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  1. #1
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    Internal gear hub comparison test(Sram S7 vs Shimano Nexus)

    Now that I have both systems, I feel it is fair to submit a comparison.

    My Nexus 8 (SG-8R20) is the stock hub on my Trek L200, with a roller brake mounted on it and shifted by the combined brake/grip shifter unit (SB-8S20).

    I've also ridden a Shimano Alfine bike at my LBS shifted by a bar-end shifter/travel agent combo.

    My SRAM S7 is the drum brake unit, run with a triple in the front and tensioned by a short cage Suntour Superbe Pro derailleur.

    For comparison, I've ridden Sturmey AW hubs for years.

    1. Efficiency

    The Sturmey AW is more efficient than all of the above in all gears. The most inefficient gear on the AW (Gear 3) is more efficient than Direct Drive on the Shimano Nexus (Gear 5).

    The SRAM S7 is nearly as efficient as the Sturmey AW in gears 3-5, with efficiency in gears 1 and 7 noticeably reduced. With my particular configuration, with the triple in the front, I have a wide band of efficient gears, with emergency bailout gears for climbing and descent gears when necessary.

    The main problem with the Nexus 8 is that its least efficient gear is Gear 4 (based on subjective tests, around 80% efficient). The Nexus 8 is a derivative of the Nexus 4, which had 4 gears with 1st gear as direct drive. On top of the relatively efficient Nexus 4, shimano added another epiciclic gear. Thus, gears 1-4 have another 5-7% loss on top of the top gear losses. Gear efficiency, from lowest to highest seems to be: 4, 8, 3, 7, 2, 6, 1, 5. The main advantage to this design is that the primary climing gears are more efficient than those on the Sram S7. The main disadvantage is that some of the most used gears (3,4) are rather inefficient. Most of the time, I even prefer to avoid gear 4 because it is so draggy.

    For comparision, some of these losses have been mitigated with the Alfine hub. Needle bearings, shared with Nexus Premium, reduced losses in all gears. The roller clutch in the Alfine further improves efficiency. Nevertheless, efficiency is still lower than Sram S7 in gears 3-4, and slightly lower overall.

    2. Cable connection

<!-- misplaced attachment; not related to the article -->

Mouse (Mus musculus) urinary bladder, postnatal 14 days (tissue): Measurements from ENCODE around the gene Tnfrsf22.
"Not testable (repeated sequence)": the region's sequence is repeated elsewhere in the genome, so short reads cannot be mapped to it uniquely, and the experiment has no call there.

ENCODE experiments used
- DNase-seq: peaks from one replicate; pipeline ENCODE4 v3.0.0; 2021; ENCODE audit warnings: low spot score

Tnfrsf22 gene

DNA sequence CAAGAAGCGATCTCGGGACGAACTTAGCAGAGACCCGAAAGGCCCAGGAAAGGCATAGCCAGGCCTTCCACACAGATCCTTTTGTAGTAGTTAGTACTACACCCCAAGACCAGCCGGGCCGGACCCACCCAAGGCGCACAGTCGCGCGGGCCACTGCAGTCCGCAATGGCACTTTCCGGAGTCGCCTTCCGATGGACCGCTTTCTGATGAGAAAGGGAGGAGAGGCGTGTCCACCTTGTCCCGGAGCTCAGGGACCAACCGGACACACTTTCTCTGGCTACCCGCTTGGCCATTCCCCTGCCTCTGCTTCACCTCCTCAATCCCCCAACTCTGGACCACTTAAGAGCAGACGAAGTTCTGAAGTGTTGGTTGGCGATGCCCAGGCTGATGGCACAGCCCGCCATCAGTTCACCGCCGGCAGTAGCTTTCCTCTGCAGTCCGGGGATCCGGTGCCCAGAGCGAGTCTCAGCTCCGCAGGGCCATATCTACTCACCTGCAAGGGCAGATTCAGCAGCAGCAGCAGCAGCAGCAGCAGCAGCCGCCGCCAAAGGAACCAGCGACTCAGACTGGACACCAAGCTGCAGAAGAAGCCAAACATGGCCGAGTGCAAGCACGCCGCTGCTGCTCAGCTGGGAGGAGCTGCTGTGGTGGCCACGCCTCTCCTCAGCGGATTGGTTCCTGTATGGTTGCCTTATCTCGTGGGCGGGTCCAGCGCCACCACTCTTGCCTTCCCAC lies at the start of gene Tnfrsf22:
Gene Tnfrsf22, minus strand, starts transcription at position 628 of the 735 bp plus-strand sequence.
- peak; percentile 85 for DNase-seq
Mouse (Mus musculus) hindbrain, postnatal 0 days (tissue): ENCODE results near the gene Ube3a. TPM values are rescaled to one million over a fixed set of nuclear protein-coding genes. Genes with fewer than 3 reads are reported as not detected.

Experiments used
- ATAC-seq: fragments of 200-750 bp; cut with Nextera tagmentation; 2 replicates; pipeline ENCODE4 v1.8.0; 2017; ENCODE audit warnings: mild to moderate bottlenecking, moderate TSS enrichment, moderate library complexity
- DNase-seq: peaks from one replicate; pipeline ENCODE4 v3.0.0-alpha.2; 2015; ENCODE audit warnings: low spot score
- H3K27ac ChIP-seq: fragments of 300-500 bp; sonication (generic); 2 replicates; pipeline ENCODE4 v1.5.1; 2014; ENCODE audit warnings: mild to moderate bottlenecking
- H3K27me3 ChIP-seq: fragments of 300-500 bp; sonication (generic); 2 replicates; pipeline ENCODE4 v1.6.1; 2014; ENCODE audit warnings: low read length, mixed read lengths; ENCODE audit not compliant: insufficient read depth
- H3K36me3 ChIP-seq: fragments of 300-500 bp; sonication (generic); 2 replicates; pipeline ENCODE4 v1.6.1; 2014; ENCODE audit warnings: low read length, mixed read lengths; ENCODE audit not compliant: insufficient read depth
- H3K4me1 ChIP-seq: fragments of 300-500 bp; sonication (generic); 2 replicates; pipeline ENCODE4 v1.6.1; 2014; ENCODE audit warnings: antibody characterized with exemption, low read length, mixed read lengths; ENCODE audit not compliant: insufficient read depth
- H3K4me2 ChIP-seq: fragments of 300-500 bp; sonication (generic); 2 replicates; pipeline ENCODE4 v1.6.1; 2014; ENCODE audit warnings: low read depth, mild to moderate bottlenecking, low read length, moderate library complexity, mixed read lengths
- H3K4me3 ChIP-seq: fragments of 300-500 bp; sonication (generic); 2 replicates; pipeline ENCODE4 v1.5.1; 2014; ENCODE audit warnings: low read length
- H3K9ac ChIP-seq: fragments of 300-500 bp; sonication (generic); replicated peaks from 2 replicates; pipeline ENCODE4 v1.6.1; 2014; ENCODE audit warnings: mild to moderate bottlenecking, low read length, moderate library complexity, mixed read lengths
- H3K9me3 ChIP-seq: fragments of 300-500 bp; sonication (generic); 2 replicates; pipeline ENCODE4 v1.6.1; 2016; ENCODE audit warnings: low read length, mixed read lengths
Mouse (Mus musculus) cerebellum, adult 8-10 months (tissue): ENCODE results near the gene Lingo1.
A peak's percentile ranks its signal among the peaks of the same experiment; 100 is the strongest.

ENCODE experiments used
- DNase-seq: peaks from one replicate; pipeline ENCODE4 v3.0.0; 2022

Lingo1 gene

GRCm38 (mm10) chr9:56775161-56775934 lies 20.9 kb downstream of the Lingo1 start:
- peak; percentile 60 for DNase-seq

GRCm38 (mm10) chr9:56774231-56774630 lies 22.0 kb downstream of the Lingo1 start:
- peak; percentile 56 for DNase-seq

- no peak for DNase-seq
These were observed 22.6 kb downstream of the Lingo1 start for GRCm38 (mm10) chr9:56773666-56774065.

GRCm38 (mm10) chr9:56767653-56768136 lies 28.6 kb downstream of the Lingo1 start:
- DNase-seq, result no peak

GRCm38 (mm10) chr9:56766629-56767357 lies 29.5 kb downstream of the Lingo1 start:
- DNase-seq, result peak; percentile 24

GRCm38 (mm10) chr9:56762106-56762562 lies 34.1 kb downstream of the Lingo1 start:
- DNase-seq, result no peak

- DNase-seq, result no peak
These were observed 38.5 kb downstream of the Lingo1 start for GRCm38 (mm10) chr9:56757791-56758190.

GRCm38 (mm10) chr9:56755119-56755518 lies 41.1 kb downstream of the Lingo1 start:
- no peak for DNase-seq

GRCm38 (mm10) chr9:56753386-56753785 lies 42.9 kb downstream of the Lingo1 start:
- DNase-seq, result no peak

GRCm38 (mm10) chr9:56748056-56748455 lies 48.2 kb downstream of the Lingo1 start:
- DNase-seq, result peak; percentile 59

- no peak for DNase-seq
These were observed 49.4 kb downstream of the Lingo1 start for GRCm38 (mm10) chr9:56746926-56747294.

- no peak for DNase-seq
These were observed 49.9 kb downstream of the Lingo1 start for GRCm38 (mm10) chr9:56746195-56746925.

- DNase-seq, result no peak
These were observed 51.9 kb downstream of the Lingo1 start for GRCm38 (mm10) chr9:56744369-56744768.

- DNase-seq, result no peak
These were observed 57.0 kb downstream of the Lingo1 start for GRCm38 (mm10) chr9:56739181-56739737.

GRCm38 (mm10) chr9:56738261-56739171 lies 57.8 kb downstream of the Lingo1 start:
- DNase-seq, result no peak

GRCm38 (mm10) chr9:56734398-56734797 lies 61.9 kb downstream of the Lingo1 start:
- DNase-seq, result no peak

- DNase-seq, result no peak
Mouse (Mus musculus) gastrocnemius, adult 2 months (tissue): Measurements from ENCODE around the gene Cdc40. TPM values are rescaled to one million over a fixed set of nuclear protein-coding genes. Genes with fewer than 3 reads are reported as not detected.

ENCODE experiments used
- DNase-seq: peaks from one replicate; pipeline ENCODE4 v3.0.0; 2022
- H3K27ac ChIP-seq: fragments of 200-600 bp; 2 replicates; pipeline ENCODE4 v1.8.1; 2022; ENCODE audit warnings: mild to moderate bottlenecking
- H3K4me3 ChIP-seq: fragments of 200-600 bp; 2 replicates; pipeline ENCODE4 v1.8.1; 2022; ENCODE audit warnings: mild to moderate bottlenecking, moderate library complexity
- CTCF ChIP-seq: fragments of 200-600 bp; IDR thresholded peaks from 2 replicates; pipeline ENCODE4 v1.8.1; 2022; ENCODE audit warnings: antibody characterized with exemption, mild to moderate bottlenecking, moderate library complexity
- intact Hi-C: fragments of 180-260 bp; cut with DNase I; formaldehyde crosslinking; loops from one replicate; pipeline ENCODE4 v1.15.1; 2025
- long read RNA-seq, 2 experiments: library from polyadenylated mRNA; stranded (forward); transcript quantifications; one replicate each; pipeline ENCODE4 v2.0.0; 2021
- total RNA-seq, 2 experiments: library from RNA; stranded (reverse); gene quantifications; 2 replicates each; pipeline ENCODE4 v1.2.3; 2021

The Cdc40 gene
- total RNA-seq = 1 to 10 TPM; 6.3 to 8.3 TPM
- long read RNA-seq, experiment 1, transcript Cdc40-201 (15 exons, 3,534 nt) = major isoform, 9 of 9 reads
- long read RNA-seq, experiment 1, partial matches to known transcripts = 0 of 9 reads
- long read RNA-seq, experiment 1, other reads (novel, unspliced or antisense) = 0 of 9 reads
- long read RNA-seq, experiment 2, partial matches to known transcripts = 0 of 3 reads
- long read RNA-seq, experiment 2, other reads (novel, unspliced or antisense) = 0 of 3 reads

All 3 speed designs have much simpler cable/shifter systems, so I'll leave them out here.

    The Shimano Nexus cable is easier to setup on a new bike. Cut cable to length, install nut, adjust. The installation of the cam nut into the shift mechanism inboard of the chainstay is a bit of a pain without tools.

    The Sram S7 Shifter/Clickbox combo comes pre-cabled and set up with an initial length of 1.65m. Once set up, the Clickbox and its quick release is a joy to use compared to the Nexus cable nut. However, the clickbox sits exposed outside the chainstay, making it vulnerable to impact. This is slightly mitigated by the included bumpguard for the clickbox. Cutting the shift cable to length is much more of a pain with the Clickbox than with the Nexus cable.

    3. Shift under load

    No question here. Nexus is significantly better than the others at shifting under load, with Alfine further improved with its roller clutch. The only thing to watch for is the 4-5 shift, where it shifts 2 sets of epicycles simultaneously (soft pedal).

    Sram S7, while more efficient in gear, requires intentional soft pedaling while shifting. Pretty similar to Sturmey AW.

    4. Weight

    Of course the 3 speeds are lighter.

    Between the Sram S7 Drum and the Nexus w/Roller Brake, the S7 is about 400g lighter.

    5. Braking performance

    The roller brake on the Nexus is stronger than the drum on the S7. However, the roller brake is more affected by weather. During winter rides, the brake mechanism had a tendency to freeze in place.

    6. Shift gaps

    The S7 has a very consistent shift gap, with smaller shift gaps at 1-2 and 6-7. The Nexus generally has good shift gaps, except the annoying 5-6 shift, with its 28% shift gap.

    7. Chaincase compatability

    The inboard shifting mechanism on the Nexus lends itself better to chaincase use. From the research I did briefly, none of the Hesling or De Woerd chaincases typical on dutch bike are compatible with the Clickbox on the Sram S7. The Hesling Sabre on my Trek L200 could be improvised to work by removing the right sprocket cover.

    8. Noise

    The Nexus is dead-quiet, except for some very slight ticking in gear 3. Freewheeling is also incredibly quiet, and completely silent in some gears.

    The Sram S7 is even louder than the Sturmey AW. So much amazing mechanical ticking noise, but it may be annoying to some.

    9. Shifter

    The Nexus gripshift with integrated brake lever is an improvement over the regular gripshift. The Sram S7 shifter has a lighter shift, with a more definite click. Matter of preference, but I prefer the S7 shifter.

    Overall general recommendation:

    Get Nexus 8/Alfine for Hilly terrain, where gears 3-4 will be used less and where its efficient climbing gears (1-2) are very useful.
    Get Sram S7 for flatter terrain, where climbs are more rare, where you can take advantage of its more efficient mid-band.
    Last edited by K6-III; 04-04-08 at 03:07 PM.

  2. #2
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    Hubs I'd still like to try:

    Nuvinci CVT
    Sram P5 5 speed
    Sram I-9 9 speed
    Sturmey XRD5 5 speed

    Sturmey XRD8 8 speed (new model) if mounted on folding bike.
    Last edited by K6-III; 04-05-08 at 10:33 AM.

  3. #3
    The Legitimiser Sammyboy's Avatar
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    Fantastic comparison - I love hearing about things like this from people who really have both.

  4. #4
    Been Around Awhile I-Like-To-Bike's Avatar
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    Quote Originally Posted by K6-III View Post
    Hubs I'd still like to try:

    Sram P5 5 speed
    I own/use bikes with the Sachs/SRAM 7 speed hub, Nexus 7 as well as the Sachs PentaSport 5 speed and have commuted in the past on bikes with S-A 3 speeds AW and TCW as well as 5 speed S-5 and numerous models of single speeds. All except the AW and S5 have coaster brakes. I could only feel more drag on the Sachs PentaSport 5. All the coaster brakes worked quite well for my purposes except the TCW.